Of equal importance, the deep expertise and extensive experience of the LIU team ensured that the most knowledgeable local surveyors and tugboat captains with the best safety records were selected for the project. After all, the most careful of plans will only be as effective as the people who execute them.
The tremendous size of the Left Coast Lifter presented some unique challenges in preparing for its voyage.
The original intention was to dry tow the crane by loading and securing it on a semi-submersible vessel. However, the lack of an American-flagged vessel that could accommodate the Left Coast Lifter created many logistical complexities and it was decided that the crane would be towed on its own barge.
At first, the LIU team was concerned since the barge was not intended for ocean travel and therefore lacked towing skegs and other structural components typically found on oceangoing barges.
But a detailed review of the plan with the client and contractors gave the LIU team confidence. In this instance, the sheer weight and size of the crane provided sufficient stability, and with the addition of a second tug on the barge’s stern, the LIU team, with its knowledge of barges and tugs, was confident the configuration was seaworthy and the barge would travel in a straight line. The team approved the plan and the crane began its successful voyage.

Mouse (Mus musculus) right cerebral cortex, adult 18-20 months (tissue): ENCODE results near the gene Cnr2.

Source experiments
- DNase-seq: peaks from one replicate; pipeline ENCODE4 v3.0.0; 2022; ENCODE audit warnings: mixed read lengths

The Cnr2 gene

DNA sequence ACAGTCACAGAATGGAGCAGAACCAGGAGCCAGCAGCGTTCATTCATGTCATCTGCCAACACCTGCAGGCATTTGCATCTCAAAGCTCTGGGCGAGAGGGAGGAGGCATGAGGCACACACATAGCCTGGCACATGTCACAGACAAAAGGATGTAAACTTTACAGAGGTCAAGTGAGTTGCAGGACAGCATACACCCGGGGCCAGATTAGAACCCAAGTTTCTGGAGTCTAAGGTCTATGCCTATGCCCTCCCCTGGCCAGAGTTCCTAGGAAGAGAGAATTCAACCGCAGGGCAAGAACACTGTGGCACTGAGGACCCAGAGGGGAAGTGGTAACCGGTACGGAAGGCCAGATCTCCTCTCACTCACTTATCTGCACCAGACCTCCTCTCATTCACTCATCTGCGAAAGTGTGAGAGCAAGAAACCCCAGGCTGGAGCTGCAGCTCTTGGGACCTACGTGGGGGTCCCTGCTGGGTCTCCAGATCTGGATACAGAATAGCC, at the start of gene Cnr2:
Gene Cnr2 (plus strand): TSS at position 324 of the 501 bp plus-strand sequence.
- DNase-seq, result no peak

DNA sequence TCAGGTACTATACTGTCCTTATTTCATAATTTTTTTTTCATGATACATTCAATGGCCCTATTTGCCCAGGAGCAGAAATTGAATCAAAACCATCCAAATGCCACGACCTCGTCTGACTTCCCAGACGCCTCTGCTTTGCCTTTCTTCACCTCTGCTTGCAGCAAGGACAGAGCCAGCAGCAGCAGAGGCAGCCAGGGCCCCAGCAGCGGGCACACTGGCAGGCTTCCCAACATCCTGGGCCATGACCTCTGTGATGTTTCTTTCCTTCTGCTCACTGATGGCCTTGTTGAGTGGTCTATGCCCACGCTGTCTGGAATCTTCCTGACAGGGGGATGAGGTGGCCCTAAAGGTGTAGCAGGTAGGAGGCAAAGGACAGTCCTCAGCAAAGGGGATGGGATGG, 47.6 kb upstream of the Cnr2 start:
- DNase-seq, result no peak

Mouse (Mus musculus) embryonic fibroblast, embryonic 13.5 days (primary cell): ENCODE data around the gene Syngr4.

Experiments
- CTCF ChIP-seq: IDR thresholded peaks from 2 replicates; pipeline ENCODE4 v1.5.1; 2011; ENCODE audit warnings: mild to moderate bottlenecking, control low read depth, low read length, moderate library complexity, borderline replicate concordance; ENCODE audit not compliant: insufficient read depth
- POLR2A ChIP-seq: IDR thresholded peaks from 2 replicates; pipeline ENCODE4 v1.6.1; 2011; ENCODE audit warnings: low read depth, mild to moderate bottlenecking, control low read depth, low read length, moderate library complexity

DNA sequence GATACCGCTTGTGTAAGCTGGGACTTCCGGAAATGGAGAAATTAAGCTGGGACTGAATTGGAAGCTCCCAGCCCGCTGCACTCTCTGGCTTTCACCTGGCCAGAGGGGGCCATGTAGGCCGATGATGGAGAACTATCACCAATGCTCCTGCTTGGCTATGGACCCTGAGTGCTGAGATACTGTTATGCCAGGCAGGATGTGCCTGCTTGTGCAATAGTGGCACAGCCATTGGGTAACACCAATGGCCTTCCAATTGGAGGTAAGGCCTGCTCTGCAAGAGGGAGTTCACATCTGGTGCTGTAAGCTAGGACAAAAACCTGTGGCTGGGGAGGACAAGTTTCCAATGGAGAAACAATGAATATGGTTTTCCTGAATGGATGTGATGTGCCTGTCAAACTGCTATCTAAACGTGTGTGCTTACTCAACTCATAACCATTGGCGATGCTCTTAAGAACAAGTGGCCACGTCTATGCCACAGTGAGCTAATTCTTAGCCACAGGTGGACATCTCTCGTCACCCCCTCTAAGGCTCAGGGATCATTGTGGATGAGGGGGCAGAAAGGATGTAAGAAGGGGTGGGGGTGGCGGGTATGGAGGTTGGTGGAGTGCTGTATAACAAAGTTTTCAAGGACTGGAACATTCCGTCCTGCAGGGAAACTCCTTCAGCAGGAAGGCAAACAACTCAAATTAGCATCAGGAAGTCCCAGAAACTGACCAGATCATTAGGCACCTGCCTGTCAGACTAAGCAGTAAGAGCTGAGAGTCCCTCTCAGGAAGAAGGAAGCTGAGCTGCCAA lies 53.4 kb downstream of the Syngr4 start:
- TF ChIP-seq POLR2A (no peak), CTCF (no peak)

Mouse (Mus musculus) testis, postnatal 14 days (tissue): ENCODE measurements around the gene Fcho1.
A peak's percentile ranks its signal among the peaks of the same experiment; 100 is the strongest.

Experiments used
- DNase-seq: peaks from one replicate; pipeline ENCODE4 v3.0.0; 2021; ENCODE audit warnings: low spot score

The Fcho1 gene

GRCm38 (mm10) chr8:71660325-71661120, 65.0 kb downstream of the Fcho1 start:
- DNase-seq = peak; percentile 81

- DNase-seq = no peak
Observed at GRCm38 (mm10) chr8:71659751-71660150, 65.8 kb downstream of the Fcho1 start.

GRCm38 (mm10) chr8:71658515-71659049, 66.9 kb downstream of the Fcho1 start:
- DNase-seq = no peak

As impressive as the crane and its voyage were, it was just one piece in hundreds that needed to be underwritten and put in place for the Tappan Zee Bridge project to come off.